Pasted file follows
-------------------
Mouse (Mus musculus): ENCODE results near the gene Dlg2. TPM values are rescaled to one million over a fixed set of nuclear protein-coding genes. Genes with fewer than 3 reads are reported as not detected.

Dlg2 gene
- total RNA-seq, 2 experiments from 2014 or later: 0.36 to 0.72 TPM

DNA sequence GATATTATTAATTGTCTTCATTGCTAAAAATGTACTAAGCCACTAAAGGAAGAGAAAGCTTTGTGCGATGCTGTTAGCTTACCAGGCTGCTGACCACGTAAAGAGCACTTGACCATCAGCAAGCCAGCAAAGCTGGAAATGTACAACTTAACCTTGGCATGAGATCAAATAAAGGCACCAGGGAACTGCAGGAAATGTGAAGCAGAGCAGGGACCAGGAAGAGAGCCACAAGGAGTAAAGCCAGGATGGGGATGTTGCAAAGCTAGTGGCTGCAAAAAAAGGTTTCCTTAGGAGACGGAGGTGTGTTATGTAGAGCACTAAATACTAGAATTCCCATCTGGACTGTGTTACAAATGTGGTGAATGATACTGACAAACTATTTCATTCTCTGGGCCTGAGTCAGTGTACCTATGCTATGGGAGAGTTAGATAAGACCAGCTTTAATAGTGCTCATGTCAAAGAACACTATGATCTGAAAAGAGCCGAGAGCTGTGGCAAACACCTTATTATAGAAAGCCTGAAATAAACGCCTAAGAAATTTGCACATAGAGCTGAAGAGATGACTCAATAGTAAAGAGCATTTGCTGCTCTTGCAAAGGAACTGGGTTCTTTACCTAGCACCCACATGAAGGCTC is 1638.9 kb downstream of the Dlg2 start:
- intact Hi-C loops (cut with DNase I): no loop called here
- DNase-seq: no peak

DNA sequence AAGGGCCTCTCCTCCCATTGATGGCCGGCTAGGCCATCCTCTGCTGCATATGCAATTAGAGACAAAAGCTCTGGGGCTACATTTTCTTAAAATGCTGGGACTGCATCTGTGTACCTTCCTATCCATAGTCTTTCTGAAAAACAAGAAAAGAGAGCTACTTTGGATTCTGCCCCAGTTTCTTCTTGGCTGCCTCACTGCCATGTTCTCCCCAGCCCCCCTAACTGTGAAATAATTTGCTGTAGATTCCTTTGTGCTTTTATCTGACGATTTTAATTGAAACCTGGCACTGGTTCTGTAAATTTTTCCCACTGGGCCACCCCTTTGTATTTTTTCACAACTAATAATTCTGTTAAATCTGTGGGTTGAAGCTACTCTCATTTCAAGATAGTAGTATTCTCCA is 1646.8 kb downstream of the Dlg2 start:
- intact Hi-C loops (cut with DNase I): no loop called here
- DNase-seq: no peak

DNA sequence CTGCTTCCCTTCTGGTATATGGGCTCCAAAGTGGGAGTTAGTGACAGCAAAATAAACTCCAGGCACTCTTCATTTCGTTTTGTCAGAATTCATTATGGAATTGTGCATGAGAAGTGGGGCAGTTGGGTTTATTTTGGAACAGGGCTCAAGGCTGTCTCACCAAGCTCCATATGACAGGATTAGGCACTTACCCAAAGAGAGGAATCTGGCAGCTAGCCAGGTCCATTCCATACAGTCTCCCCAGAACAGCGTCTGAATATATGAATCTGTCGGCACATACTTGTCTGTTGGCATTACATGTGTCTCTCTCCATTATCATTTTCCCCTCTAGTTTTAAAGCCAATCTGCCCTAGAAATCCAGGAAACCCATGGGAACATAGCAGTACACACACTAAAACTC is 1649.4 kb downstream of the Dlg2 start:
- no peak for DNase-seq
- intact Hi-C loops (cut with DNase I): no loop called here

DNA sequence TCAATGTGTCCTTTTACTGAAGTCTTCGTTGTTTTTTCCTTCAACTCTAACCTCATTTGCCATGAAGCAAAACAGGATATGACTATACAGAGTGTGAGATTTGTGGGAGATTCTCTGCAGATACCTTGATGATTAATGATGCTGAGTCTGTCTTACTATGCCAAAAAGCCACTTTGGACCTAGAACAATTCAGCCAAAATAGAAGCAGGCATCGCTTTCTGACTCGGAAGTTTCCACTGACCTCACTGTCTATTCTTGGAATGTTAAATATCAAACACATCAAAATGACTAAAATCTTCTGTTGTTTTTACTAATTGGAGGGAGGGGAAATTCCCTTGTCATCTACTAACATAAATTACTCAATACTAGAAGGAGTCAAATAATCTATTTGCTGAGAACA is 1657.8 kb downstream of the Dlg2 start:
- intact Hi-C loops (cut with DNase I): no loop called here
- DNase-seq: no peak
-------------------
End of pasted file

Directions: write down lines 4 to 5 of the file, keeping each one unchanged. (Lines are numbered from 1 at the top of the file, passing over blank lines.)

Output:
DNA sequence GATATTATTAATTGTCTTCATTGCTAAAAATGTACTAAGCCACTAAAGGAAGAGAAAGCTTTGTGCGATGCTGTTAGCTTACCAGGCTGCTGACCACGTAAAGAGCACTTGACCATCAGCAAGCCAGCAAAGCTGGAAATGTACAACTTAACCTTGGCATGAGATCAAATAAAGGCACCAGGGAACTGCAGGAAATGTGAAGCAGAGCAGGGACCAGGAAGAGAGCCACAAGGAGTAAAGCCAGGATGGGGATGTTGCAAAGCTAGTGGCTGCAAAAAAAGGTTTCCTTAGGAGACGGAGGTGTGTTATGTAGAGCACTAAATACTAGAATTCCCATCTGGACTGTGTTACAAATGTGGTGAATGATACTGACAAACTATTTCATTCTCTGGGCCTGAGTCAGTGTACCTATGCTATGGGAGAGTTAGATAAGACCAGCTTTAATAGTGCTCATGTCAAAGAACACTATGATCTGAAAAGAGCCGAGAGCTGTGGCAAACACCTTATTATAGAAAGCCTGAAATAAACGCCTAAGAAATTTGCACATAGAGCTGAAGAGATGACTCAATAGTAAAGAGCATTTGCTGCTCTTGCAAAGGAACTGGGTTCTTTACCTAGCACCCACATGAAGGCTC is 1638.9 kb downstream of the Dlg2 start:
- intact Hi-C loops (cut with DNase I): no loop called here